I see you rolling your eyes! This sort of behavior isn’t acceptable! Go to your room!
Okay, I’m kidding. Let’s move on, shall we?
There are other worms called the Heartworms that also cause a coughing with gagging without any vomit. The parasite doesn’t allow enough oxygen in your pooch’s blood to travel to the heart and lungs, so take your dog to the vet ASAP!
Now, talking about parasites is making me squeamish, so let’s move on!
4. Canine Bloat
This is the most common reason and a life-threatening one when it comes to your dog dry heaving.
So take this one seriously, okay?
Canine bloat is also called Gastric Dilation and Volvulus (GDV) in medical terms. In this situation, your dog’s stomach gets filled with air and the food inside your dog’s belly becomes distended.
Now, when the torsion occurs, the stomach gets twisted on itself which cuts off the exit routes for food, gas, and other fluids. This means that your doggy is unable to throw up or belch which leads to your dog dry heaving without passing any food or gas out.
Things you should look out for in GDV:
● A hard, swollen abdomen
● An agitation and restless doggy
● White foam
● Fast or labored breathing
● Pale gums
● Increase in the dog’s heart rate
● Low blood pressure
There are also a few risk factors that are involved when it comes to GDV. I’m talking about them so that you don’t unnecessarily panic if your dog doesn’t have GDV…I mean I’ve had a lot of panicky moments when I Google my symptoms.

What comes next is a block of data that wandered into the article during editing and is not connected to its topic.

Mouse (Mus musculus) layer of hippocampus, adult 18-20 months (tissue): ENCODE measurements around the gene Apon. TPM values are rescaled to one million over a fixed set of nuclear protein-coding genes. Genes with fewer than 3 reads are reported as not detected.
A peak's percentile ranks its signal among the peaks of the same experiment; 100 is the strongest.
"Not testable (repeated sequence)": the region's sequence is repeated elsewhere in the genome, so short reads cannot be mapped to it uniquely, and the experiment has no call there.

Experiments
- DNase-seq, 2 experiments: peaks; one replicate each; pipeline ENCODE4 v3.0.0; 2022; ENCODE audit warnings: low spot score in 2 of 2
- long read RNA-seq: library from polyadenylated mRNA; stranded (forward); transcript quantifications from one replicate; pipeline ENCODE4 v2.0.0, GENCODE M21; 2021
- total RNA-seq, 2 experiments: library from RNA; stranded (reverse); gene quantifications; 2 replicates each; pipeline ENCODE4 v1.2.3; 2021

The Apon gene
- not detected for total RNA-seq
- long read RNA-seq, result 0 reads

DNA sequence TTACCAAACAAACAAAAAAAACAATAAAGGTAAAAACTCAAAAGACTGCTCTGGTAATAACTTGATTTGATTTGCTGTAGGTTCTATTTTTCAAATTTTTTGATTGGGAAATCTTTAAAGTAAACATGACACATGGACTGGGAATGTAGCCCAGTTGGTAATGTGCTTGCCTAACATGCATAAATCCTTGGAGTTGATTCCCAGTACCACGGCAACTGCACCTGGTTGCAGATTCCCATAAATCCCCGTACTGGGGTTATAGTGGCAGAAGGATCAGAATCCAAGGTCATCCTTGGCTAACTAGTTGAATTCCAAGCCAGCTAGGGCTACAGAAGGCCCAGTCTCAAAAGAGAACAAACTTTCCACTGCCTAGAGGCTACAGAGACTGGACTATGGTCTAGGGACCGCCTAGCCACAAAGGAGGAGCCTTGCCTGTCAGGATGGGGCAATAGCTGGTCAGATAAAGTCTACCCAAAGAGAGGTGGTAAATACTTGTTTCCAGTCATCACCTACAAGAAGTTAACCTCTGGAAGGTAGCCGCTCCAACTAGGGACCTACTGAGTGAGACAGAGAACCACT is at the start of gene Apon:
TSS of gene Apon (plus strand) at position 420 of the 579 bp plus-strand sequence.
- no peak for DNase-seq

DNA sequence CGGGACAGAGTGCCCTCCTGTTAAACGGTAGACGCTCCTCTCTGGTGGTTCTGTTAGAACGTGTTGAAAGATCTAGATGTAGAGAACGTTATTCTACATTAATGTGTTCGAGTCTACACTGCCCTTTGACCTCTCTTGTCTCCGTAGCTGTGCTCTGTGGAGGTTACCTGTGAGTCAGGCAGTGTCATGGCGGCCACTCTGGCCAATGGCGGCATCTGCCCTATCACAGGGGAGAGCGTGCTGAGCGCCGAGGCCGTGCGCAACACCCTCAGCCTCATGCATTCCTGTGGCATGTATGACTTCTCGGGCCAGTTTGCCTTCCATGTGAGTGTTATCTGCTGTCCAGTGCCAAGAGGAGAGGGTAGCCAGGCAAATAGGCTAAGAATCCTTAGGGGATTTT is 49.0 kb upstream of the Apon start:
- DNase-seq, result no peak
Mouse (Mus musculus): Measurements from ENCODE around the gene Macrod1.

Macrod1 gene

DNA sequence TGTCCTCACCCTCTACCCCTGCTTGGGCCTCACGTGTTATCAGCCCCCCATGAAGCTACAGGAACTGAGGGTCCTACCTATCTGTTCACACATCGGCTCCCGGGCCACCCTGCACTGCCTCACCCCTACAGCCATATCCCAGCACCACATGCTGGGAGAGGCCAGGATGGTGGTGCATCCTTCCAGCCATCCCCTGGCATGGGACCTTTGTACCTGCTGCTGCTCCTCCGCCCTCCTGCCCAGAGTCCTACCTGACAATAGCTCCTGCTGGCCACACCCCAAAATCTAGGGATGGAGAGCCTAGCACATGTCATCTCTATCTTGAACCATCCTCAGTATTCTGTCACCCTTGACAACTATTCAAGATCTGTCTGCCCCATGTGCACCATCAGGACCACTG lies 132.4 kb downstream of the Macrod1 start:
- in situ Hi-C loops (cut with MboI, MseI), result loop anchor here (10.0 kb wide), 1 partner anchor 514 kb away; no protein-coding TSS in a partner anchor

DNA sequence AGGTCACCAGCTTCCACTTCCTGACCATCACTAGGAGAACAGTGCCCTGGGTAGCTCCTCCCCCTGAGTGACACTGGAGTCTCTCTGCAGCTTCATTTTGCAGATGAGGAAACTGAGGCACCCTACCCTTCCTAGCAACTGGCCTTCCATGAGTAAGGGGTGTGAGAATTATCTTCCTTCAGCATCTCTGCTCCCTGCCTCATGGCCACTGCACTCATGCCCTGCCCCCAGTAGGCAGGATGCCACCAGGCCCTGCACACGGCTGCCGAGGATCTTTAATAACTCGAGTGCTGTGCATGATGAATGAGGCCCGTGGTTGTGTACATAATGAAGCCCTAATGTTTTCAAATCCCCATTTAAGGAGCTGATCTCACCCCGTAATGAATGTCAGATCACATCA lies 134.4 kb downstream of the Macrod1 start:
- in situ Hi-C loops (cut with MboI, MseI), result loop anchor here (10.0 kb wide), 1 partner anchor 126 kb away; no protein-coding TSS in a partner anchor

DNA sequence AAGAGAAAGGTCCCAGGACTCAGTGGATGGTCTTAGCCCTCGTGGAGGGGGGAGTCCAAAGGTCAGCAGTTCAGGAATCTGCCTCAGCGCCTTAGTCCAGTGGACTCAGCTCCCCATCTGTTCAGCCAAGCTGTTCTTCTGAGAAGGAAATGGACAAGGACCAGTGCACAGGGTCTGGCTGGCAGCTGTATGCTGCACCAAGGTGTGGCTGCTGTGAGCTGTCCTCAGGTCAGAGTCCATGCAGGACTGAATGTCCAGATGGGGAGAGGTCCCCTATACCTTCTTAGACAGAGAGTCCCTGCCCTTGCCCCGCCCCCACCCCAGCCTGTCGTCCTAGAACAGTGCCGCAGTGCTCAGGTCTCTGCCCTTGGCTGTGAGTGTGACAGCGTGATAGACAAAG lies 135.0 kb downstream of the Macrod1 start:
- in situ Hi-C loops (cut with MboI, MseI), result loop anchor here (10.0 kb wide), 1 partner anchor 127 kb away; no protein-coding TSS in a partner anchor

I’ also talking about these so that you can call your vet if you feel that your dog may indeed have GDV. Your dog’s health is the most important.
I know I digress from the topic, but now let’s talk about the risk factors.
Risk Factors for Gastric Dilation and Volvulus
I’ll discuss risk factors that contribute to GDV and increase your lil friend’s chances of developing it.
1.Large Breeds With Deep Chests
Dogs that are large in size have greater chances of developing GDV because of the structuring of their internal organs.
Breeds like The Great Dane, German Shepard, Boxer, Labrador Retriever, Akita, Golden Retriever, etc. are at a risk of developing GDV.
2.Feeding Intervals and Meal Sizes
It’s true for you and it’s also true for your dog!
Instead of giving your dog big meals, break them into smaller ones throughout the day.
If, however, you’ve been giving your furry ball of fur two big meals instead, then, your dog is at risk. So, stop!
Even I used to give my dog two big meals until I read into the GDV. Most dog owners don’t know much about this… Share this with as many dog parents as possible!
Older dogs from the above-mentioned breeds have higher chances of developing GDV than younger dogs and puppies.
For reasons unknown, male dogs have higher chances of developing GDV than their female counterparts!
5.Life History // Pedigree
Like the way a lot of human diseases are genetically predisposed to us, dogs whose parents (not you! The doggy parents) and/or older relatives have experienced episodes GDV are more likely to develop it as well.
Also, dogs that have experienced gastric dilation are more likely to develop GDV.
What Does All This Mean!?
There are several reasons to why your dog is dry heaving and I have explained them all to you in great detail. Some reasons, like GDV, are serious and require you to take your doggy friend to the vets immediately. Others aren’t as serious but require you to see a vet anyway.
All you should take away from this article is that your dog’s dry heaving isn’t just a cough that’ll go away on itself. It could be something very dangerous and life threatening, so book an appointment as soon as you can!
Leave comments if you want to know more about dry heaving or if you think I missed something!